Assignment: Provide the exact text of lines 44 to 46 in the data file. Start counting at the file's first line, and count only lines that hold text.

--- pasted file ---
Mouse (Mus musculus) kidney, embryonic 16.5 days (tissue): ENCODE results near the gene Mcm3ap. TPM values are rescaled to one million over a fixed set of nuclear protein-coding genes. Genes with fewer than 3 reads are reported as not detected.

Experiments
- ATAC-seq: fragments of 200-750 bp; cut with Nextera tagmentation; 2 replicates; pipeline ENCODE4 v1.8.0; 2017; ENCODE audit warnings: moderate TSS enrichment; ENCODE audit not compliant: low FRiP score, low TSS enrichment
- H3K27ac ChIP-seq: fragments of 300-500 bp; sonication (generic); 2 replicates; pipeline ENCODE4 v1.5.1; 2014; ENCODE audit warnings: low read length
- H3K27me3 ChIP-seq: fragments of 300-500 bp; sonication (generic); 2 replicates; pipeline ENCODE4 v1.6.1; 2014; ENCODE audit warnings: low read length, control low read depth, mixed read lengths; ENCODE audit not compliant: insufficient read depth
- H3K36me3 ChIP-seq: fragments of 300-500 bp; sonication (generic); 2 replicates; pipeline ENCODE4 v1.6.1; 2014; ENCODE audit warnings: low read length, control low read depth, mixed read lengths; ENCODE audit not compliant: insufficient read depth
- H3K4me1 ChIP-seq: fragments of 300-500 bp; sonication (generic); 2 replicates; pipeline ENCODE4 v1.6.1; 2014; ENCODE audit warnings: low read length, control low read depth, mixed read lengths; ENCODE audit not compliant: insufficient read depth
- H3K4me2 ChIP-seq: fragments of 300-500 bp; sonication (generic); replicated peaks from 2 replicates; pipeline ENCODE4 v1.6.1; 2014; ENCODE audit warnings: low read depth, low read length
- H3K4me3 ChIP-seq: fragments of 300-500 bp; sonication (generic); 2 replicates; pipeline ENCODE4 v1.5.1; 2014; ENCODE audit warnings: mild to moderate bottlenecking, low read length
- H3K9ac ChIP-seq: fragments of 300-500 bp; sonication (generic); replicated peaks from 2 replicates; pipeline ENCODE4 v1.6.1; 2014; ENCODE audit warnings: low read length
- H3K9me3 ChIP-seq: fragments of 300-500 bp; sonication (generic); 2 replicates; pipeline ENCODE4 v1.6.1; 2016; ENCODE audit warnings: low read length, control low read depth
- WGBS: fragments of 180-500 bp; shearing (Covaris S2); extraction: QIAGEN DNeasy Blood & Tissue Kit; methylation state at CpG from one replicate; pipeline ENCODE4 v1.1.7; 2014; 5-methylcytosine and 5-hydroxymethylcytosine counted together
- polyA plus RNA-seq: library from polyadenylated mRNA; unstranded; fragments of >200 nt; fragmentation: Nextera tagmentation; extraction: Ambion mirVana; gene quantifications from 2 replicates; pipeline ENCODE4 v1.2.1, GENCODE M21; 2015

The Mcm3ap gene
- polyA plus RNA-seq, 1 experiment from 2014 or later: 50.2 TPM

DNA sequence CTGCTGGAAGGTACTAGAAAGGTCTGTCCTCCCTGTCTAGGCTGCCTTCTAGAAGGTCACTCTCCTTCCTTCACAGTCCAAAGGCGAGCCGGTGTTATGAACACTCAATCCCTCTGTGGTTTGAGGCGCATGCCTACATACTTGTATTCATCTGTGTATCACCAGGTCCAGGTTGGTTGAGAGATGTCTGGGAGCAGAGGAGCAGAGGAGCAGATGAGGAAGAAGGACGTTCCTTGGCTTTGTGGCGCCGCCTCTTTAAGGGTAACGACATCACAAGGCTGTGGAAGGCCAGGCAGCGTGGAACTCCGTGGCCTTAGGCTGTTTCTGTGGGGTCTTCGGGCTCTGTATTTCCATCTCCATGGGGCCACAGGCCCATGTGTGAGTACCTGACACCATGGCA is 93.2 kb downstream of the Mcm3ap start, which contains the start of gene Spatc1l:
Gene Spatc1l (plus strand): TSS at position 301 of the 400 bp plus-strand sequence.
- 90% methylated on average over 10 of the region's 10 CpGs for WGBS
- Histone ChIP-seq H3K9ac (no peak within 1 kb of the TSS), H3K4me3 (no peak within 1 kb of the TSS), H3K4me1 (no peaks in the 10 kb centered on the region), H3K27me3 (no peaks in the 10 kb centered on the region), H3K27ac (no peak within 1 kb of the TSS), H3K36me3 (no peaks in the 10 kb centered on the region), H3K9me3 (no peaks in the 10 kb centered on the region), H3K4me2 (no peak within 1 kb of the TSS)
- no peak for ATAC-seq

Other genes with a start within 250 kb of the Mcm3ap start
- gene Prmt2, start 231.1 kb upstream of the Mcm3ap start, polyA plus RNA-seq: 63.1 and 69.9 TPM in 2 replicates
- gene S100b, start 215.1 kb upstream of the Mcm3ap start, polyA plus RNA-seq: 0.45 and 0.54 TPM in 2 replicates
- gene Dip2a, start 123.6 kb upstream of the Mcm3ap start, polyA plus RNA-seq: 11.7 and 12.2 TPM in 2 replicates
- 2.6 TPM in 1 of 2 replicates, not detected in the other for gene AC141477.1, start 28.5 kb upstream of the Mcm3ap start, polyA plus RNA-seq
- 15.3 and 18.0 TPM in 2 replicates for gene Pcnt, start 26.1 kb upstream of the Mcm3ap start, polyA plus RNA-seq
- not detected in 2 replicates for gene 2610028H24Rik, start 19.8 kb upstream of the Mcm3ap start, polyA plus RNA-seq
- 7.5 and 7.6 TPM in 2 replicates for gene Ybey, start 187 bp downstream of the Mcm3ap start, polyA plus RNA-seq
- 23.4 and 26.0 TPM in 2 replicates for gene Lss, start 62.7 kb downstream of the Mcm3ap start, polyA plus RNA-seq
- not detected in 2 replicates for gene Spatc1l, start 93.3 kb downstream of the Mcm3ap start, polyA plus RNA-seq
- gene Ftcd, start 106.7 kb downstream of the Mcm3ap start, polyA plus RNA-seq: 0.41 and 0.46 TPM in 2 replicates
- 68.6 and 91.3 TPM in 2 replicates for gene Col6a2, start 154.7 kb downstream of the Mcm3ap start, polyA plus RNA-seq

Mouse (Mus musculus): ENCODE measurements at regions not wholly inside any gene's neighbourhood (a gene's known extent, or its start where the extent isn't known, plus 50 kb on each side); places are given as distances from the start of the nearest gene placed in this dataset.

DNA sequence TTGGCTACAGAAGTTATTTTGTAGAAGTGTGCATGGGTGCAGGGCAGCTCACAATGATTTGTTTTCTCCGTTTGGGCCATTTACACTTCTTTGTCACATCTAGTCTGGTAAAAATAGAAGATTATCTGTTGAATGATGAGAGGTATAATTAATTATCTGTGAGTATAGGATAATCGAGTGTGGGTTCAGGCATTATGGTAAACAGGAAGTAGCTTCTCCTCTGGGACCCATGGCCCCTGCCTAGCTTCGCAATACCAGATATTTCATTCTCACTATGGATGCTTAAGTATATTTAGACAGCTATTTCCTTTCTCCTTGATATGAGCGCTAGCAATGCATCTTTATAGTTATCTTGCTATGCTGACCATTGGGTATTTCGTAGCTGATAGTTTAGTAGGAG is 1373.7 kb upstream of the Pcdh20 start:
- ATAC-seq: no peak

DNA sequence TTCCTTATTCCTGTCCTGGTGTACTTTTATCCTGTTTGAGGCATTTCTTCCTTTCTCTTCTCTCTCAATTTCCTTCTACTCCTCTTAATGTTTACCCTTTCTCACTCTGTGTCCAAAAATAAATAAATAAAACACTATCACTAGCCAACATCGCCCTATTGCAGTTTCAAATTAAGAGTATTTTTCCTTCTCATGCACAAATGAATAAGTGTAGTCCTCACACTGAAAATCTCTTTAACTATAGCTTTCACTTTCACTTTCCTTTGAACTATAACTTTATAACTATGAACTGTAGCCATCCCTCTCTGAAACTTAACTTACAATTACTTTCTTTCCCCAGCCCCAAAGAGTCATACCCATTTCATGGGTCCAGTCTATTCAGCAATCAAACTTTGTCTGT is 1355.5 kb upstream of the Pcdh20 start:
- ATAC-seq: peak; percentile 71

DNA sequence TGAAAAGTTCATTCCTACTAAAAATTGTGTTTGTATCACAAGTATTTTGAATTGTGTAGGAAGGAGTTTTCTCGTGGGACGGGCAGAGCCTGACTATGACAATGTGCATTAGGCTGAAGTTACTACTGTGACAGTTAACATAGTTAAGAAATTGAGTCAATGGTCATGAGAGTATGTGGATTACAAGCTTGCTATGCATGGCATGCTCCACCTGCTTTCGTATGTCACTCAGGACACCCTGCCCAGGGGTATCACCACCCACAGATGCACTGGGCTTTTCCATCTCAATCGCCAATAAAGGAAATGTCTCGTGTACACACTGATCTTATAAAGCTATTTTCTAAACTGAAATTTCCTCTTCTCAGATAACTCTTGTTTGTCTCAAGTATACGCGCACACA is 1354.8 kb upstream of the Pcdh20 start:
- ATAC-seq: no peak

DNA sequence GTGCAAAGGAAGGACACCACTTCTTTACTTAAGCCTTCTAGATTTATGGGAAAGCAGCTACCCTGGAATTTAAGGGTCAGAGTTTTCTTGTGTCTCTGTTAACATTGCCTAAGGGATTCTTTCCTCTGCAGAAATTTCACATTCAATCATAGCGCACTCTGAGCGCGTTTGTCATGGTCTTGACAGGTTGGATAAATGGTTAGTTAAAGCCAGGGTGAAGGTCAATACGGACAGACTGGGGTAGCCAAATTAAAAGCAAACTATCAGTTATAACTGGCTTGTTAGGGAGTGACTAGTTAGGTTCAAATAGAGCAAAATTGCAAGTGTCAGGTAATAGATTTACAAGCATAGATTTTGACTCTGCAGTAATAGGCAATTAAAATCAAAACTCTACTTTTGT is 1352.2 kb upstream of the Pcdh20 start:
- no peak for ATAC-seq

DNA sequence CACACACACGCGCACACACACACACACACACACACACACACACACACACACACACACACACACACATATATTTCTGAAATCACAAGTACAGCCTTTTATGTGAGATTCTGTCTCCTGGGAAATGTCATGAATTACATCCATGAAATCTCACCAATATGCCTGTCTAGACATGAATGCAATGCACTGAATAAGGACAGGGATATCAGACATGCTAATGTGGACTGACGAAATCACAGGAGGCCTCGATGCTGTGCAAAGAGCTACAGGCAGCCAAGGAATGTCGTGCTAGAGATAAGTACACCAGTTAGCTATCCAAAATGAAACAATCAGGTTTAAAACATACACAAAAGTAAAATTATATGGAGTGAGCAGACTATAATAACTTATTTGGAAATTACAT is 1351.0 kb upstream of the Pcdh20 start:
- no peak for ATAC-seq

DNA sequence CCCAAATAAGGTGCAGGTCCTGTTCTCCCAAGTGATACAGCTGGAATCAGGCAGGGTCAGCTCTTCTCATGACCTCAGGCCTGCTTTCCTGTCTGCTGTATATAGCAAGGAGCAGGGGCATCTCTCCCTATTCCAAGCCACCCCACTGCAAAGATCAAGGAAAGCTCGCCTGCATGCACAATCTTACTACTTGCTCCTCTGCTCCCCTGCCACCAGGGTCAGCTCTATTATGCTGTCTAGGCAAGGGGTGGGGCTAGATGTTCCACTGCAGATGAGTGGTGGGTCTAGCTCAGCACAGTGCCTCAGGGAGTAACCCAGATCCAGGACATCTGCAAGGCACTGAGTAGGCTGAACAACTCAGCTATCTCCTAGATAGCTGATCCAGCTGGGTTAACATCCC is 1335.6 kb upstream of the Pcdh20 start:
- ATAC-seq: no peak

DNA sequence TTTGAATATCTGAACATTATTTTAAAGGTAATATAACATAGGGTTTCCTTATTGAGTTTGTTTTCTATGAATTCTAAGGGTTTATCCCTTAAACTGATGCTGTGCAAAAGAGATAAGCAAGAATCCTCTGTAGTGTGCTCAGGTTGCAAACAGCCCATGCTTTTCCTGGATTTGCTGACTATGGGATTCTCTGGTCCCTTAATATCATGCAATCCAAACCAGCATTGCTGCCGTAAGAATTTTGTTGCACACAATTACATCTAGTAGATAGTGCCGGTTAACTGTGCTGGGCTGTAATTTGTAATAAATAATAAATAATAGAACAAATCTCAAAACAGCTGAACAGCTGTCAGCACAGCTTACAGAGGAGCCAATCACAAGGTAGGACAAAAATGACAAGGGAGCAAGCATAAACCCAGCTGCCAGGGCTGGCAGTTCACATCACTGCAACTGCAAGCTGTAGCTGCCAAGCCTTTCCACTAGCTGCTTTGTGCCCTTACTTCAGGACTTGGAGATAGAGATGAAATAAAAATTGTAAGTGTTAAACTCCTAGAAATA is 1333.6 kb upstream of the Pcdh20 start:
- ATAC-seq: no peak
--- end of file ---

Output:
DNA sequence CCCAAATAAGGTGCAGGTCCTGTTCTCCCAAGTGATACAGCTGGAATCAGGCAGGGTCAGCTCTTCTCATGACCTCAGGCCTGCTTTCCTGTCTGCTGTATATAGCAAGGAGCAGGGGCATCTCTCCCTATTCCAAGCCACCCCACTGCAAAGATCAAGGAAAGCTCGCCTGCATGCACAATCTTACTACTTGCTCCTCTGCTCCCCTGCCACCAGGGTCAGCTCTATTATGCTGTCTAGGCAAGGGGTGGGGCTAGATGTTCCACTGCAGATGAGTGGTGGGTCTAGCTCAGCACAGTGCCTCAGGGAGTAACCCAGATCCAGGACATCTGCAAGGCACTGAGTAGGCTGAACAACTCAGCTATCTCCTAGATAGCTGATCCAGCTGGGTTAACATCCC is 1335.6 kb upstream of the Pcdh20 start:
- ATAC-seq: no peak

DNA sequence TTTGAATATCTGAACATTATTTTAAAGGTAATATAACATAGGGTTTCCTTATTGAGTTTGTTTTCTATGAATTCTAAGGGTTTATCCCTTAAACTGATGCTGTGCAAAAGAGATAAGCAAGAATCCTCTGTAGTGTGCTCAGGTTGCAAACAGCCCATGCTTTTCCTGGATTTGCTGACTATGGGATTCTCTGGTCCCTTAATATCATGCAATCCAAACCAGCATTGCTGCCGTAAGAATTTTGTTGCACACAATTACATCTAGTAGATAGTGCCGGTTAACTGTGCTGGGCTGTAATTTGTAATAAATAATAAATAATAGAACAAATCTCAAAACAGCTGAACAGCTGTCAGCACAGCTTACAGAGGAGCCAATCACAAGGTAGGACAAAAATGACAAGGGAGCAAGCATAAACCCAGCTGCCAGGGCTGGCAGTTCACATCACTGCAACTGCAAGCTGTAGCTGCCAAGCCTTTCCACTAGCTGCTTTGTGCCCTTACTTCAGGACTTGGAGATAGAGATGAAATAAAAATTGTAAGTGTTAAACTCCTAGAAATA is 1333.6 kb upstream of the Pcdh20 start: